The staff members’ bright purple shirts read simply: “MAKE ART.” For the four days of Harvard’s annual Arts First festival, students, faculty, and others did just that.
Arts First, which ran from April 28 to May 1, featured visual exhibits and installations, theatrical and musical performances, dance, and other forms of creative expression. The festival, now in its 24th year, was begun by actor John Lithgow ’67 and Myra Mayman, founding director of Harvard’s Office for the Arts.
“John and Myra both felt that this should be an event every year which celebrates the vitality of art-making,” said Jack Megan, director of the Office for the Arts, which produces the festival.
Arts First has grown in size and scope over the years. It has expanded to four days, and last year saw an attendance of nearly 7,000.
“This year, we had to add performance slots to the Saturday afternoon Performance Fair, because there were more interested performers than performance spaces,” said Marin Orlosky Randow, Arts First coordinator, citing increased participation from graduate students and first-year undergraduates.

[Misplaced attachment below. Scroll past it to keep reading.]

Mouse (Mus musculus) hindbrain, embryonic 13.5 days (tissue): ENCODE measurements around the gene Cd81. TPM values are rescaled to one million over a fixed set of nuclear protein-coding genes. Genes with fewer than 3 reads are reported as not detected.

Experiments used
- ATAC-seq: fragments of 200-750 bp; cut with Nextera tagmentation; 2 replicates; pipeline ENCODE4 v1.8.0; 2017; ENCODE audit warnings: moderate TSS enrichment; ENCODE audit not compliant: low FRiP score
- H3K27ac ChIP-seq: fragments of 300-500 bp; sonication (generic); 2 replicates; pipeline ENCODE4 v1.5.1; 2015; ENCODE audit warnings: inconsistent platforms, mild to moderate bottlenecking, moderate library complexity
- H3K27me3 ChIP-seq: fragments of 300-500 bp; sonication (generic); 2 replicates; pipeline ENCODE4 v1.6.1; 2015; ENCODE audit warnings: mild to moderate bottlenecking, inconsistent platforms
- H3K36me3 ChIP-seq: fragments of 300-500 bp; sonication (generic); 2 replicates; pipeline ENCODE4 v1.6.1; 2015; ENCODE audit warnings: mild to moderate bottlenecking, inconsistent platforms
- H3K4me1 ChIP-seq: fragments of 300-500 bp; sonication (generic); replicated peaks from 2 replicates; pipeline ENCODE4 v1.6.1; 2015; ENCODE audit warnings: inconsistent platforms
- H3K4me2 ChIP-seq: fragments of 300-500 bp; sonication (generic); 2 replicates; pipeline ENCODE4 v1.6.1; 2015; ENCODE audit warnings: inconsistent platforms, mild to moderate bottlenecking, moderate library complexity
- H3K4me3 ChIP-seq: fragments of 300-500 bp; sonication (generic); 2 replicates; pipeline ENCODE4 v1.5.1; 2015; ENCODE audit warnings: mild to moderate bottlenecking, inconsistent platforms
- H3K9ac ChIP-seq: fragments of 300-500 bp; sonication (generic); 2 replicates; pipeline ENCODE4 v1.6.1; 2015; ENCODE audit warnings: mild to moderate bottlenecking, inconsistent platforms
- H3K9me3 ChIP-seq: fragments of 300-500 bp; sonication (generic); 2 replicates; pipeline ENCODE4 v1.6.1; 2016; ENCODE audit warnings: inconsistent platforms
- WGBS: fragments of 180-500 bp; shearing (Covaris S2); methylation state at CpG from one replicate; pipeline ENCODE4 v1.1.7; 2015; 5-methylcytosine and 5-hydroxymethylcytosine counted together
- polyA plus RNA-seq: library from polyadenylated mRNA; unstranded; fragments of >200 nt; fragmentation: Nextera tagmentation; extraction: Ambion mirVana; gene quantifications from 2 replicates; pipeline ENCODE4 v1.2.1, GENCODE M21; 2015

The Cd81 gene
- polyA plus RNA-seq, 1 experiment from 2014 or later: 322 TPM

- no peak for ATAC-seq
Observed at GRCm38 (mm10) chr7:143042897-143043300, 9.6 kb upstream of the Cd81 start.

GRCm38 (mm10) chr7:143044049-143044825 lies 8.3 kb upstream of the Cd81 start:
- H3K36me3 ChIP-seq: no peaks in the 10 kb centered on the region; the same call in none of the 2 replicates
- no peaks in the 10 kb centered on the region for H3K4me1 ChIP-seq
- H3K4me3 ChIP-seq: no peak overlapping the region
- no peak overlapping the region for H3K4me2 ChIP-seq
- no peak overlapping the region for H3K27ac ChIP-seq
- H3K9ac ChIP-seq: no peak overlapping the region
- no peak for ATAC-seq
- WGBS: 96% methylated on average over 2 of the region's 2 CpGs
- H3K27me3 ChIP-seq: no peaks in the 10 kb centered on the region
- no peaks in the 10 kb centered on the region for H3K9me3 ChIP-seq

The festival kicked off on Thursday with the Harvard Arts Medal ceremony, which this year honored architect Frank Gehry, a 1957 graduate of the Harvard Graduate School of Design, and was moderated by Lithgow.
Friday featured events such as Jazz on the Plaza and the Kirkland House gallery show of student and tutor artwork. On Sunday, performances by groups such as the Silk Road Ensemble, the Parker Quartet, and the Battle of the Bands at the Science Center Plaza tent rounded out the end of the celebration.
Saturday showed the festival at its height, with 11 performance venues across Harvard Yard, seven locations for art-making, and three public art installations by student artists. In total, 37 locations across campus featured exhibits and performances over the weekend.
The Plaza was aflutter Saturday, with the Global Voices international musical performances in the tent, while families and students flocked to food trucks and local children muddied their hands at pottery wheels. Later, a drum circle erupted in a pop-up workshop led by the undergraduate percussion ensemble THUD.